What is Goodhart's law?

Goodhart’s law states that when a measure becomes a target, it ceases to be a good measure.

For example, usually the number of people who click on a link to an article is a good measure of its quality. However, if you start ranking websites or paying people based on the number of clicks, they will start writing in a way that maximizes clicks, perhaps by choosing sensational titles. When they do so, clicks stop correlating well with the quality of the article.

Similarly, when a state starts allocating funding to school districts based on test scores, teachers are incentivized to teach to the test, and the tests stop being good measures of knowledge of the material[1].

Decades ago, IBM once paid its programmers per line of code produced. This made “total lines of code produced” an even worse measure of real productivity.

Scott Garrabrant identifies four ways in which Goodhart’s law could work:

  • Regressional Goodhart — When selecting for a measure that is a proxy for your target, you select not only for the true goal, but also for the difference between the proxy and the goal. — For example, being tall is correlated with being good at basketball, but if you exclusively pick exceptionally tall people to form a team, you end up selecting taller people who are worse players over slightly shorter people who are better players. This is an unavoidable problem when you only have noisy data, so you need to work around it, such as by using multiple independent proxies.

  • Causal Goodhart — When there is a non-causal correlation between the proxy and the goal, intervening on the proxy may fail to affect the goal. — For example, giving basketball players stilts because taller people are better at basketball (height is a proxy for basketball skill), or filling up your rain gauge to help your crops grow (since water in a rain gauge is a proxy for amount of rainfall).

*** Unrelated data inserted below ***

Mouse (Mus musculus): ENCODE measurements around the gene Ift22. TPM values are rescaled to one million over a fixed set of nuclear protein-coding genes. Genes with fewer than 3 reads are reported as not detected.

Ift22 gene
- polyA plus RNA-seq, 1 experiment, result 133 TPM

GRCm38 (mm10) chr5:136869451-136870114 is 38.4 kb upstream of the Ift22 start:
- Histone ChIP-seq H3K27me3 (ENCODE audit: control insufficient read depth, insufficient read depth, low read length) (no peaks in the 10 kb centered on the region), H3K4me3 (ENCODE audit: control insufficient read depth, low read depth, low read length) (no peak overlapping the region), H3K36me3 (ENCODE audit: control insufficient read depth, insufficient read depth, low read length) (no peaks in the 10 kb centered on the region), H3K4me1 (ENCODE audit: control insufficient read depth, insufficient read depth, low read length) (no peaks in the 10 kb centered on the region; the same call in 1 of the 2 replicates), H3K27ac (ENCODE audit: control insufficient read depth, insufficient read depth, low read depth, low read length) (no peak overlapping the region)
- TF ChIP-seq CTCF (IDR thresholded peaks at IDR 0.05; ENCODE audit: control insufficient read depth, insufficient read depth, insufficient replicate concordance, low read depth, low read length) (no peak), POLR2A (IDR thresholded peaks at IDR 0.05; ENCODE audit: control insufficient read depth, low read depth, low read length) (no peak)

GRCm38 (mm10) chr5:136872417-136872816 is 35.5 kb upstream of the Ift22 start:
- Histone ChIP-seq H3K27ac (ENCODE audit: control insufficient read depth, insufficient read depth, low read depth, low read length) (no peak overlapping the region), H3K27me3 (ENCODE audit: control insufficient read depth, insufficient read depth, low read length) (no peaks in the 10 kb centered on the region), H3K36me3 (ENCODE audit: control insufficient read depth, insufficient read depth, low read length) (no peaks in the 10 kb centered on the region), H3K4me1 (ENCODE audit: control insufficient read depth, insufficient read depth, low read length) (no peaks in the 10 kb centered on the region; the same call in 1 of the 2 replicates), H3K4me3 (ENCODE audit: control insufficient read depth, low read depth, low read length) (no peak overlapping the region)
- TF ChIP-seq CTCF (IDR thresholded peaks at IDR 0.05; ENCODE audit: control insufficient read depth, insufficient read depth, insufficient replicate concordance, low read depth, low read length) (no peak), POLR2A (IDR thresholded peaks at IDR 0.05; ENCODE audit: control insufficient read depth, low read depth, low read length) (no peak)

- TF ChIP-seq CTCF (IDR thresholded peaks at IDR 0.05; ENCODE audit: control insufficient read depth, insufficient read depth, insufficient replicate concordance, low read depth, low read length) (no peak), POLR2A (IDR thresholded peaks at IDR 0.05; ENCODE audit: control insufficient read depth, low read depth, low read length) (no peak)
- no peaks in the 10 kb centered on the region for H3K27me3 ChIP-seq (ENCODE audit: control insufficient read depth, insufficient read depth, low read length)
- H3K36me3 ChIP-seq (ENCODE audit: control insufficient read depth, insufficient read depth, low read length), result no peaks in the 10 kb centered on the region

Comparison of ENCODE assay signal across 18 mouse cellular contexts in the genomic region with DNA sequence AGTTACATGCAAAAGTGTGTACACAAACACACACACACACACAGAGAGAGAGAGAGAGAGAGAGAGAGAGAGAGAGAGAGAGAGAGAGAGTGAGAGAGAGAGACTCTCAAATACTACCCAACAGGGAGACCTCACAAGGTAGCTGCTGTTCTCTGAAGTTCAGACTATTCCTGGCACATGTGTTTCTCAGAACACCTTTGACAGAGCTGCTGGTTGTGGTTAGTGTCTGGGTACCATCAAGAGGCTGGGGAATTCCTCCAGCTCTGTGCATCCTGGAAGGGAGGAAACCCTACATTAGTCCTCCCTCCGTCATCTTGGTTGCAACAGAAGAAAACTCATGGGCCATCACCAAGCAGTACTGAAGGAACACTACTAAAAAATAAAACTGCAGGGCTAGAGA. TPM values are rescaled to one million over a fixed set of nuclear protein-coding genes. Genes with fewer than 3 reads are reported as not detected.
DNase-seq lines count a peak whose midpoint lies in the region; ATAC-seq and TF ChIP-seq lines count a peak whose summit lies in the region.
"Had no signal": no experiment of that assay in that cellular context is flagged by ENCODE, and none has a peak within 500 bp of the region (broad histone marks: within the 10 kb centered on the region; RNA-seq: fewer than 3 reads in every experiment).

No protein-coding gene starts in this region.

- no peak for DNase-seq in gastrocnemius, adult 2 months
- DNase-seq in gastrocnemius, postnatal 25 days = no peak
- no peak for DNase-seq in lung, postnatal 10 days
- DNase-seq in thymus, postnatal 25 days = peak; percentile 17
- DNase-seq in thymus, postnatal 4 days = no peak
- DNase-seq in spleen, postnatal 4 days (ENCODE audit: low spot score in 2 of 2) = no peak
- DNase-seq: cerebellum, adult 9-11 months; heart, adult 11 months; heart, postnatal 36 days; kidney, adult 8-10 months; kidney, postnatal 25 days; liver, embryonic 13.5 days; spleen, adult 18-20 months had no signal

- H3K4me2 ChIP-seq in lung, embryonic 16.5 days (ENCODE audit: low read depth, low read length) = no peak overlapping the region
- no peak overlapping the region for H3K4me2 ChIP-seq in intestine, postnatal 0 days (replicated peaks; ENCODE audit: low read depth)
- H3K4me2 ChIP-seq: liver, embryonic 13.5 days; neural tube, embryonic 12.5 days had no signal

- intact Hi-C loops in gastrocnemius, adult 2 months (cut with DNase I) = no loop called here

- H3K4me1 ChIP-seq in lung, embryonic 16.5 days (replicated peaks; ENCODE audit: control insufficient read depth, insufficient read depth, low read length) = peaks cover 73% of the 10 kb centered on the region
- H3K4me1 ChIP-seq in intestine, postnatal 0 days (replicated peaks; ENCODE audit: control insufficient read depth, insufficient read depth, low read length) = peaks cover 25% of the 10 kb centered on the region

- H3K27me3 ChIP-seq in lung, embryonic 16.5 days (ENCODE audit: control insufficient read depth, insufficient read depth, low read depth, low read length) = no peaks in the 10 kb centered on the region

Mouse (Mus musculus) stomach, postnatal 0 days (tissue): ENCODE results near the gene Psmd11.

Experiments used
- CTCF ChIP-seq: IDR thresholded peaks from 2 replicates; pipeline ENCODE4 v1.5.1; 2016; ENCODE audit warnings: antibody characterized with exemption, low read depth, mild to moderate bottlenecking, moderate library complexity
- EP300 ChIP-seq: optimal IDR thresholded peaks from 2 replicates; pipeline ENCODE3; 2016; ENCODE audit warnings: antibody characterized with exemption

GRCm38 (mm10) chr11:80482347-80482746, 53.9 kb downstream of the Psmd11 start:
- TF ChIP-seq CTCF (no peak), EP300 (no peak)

• Extremal Goodhart — Situations in which the proxy takes an extreme value may be very different from the ordinary situations in which the correlation between the proxy and the goal was observed. — For example, the very tallest people are also unhealthy because of that height, and therefore unlikely to be good basketball players.

  • Adversarial Goodhart — When you optimize for a proxy, you provide an incentive for adversaries to take actions which decorrelate the proxy from your goal to make their performance look better according to your proxy. — For example, if good grades are used as a proxy for ability, it could incentivize cheating since grades are easier to fake than ability.

Goodhart’s law is a major problem for AI alignment since when we train our systems we use a variety of proxies in place of our actual objective. For example, we might use approval from a human supervisor as a way of measuring the AI’s truthfulness. However, this may end up training the AI to tell the supervisor what the supervisor thinks is true, as opposed to what’s actually true.

Mesa-optimization can also be understood as an example of Goodhart’s law. Deceptive alignment is an example of adversarial Goodhart, since the system will act in line with your proxy in order to mislead you about its true intentions, which are different from your goals.

One attempt to help solve this problem is to use milder forms of optimization such as quantilization.

  1. There is a possibly fictional story of Soviet factories which when given targets on the basis of numbers of nails produced many tiny useless nails and when given targets on basis of weight produced a few giant nails. ↩︎